You may wonder how these massive amounts of data were collected and analyzed before the existence of computers. Interestingly, it was the need to collect and organize exactly this type of data that led to the development of computing power. 

The Punched Card Tabulator 

The development of the punched card tabulator marked the first major breakthrough in the way we collect survey data. In the late 1800s, the United States experienced unprecedented population growth, due to the large number of immigrants emigrating to the country. When it came time to conduct the 1890 census, government officials noted that it would take over 8 years to count the resulting data from the census.

An enterprising young engineer of the time, Herman Hollerith proposed a solution. He designed a system whereby a paper card with a series of punched holes would represent each individual’s census information. While the collection of this data was manual, the processing of the information could now be automated.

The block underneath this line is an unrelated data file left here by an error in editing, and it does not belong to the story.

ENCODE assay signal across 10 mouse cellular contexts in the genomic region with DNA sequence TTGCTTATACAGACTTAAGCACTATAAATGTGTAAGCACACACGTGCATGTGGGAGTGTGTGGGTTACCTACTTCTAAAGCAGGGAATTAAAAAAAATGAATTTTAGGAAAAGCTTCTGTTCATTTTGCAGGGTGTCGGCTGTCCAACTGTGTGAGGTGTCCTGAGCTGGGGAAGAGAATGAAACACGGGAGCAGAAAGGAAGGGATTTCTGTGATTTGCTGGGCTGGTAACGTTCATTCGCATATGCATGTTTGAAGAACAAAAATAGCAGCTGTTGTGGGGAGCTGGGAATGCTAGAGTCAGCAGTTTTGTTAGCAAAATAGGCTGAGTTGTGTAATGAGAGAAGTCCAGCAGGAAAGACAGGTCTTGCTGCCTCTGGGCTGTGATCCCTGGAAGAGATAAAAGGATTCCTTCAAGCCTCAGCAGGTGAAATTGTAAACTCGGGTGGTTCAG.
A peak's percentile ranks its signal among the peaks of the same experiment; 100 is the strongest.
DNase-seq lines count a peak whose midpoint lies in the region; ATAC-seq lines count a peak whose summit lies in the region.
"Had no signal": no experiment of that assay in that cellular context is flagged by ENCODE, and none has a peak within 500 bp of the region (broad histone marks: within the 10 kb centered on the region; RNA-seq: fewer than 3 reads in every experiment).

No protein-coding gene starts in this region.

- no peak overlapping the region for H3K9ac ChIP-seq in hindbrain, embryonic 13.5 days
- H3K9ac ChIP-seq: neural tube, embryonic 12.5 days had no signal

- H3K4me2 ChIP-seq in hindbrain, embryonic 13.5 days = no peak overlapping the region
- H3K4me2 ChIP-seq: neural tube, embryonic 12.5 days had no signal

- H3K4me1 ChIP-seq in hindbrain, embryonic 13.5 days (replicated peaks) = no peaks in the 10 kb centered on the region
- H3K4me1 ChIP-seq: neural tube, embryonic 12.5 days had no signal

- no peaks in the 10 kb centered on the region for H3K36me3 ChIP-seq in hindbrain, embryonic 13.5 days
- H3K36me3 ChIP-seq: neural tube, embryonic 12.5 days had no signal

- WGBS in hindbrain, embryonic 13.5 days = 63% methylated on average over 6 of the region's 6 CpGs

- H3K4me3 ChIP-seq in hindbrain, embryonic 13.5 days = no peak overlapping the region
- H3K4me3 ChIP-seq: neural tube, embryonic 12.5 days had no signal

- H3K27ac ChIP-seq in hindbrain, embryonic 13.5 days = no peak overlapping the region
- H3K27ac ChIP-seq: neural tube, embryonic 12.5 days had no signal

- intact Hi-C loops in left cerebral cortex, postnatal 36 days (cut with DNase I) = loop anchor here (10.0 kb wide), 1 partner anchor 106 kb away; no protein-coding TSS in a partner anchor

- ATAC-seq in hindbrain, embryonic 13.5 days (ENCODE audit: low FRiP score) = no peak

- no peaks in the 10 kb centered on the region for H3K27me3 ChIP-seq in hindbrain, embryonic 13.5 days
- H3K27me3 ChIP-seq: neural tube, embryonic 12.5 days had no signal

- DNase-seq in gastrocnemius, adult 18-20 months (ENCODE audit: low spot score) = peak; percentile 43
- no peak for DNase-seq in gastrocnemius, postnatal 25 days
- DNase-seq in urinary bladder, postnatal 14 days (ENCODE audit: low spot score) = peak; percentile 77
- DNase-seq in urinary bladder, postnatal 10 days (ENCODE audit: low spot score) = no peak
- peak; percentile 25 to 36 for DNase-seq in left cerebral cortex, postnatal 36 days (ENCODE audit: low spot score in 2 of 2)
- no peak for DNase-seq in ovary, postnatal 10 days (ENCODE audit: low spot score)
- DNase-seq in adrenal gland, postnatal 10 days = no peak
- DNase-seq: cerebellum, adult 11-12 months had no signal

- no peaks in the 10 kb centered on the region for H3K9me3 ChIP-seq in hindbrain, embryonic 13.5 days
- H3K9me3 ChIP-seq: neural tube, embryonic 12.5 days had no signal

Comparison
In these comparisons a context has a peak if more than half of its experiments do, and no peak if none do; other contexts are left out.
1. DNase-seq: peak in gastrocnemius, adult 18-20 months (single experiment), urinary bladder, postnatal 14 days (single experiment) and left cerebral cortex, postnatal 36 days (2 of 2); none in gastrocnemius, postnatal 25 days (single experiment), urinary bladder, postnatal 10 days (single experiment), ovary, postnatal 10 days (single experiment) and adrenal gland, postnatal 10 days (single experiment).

Thanks to Hollerith’s creation, the census count took just two years and saved the US government $5 million. Hollerith turned his machine into a business, which he named the Tabulating Machine Company. 

His machine soon became commonplace in the back offices of a wide variety of industries throughout the world, including railroads, oil companies, drug manufacturers, utility companies, and large department stores. 

His machine was later sold to the Computing-Tabulating-Recording company (C-T-R), which evolved into IBM in the 1920s. His design transformed data processing in nearly every industry in the world and paved the way for the development of the computing giant, IBM. 

Punched Card Statistical Analysis & the Rise of IBM

The creation and subsequent development of IBM into a computing super-giant had its very roots in survey data collection.